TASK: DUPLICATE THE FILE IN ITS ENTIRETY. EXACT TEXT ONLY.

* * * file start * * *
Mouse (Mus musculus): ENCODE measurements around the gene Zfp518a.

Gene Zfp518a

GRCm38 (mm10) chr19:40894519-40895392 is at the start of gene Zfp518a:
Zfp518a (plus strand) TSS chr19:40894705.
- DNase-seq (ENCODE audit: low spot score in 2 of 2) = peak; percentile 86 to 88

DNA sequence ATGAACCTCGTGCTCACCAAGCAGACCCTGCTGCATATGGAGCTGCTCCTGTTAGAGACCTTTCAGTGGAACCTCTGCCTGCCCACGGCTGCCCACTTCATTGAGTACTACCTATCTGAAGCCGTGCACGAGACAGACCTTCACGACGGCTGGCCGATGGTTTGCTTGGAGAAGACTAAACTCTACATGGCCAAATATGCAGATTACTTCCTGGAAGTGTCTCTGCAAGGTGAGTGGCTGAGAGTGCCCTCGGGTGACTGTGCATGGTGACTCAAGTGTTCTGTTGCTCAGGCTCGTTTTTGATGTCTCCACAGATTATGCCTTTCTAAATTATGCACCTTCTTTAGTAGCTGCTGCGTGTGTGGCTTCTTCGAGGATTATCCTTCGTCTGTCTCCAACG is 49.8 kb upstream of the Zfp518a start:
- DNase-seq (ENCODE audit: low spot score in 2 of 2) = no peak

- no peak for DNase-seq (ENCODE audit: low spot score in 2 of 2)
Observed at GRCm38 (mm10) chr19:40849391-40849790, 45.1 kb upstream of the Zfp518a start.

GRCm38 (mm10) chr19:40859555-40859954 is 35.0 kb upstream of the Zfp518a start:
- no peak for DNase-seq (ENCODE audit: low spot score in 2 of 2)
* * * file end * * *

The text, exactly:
Mouse (Mus musculus): ENCODE measurements around the gene Zfp518a.

Gene Zfp518a

GRCm38 (mm10) chr19:40894519-40895392 is at the start of gene Zfp518a:
Zfp518a (plus strand) TSS chr19:40894705.
- DNase-seq (ENCODE audit: low spot score in 2 of 2) = peak; percentile 86 to 88

DNA sequence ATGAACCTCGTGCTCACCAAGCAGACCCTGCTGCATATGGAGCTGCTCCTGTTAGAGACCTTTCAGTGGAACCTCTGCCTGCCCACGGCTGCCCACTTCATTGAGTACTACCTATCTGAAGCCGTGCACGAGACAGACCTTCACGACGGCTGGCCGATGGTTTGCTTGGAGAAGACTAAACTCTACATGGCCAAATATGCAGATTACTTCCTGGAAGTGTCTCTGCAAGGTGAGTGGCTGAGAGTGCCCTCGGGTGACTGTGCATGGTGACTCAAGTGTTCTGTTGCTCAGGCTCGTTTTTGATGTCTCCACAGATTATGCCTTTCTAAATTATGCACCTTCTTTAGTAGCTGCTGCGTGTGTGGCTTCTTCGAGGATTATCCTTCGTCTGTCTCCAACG is 49.8 kb upstream of the Zfp518a start:
- DNase-seq (ENCODE audit: low spot score in 2 of 2) = no peak

- no peak for DNase-seq (ENCODE audit: low spot score in 2 of 2)
Observed at GRCm38 (mm10) chr19:40849391-40849790, 45.1 kb upstream of the Zfp518a start.

GRCm38 (mm10) chr19:40859555-40859954 is 35.0 kb upstream of the Zfp518a start:
- no peak for DNase-seq (ENCODE audit: low spot score in 2 of 2)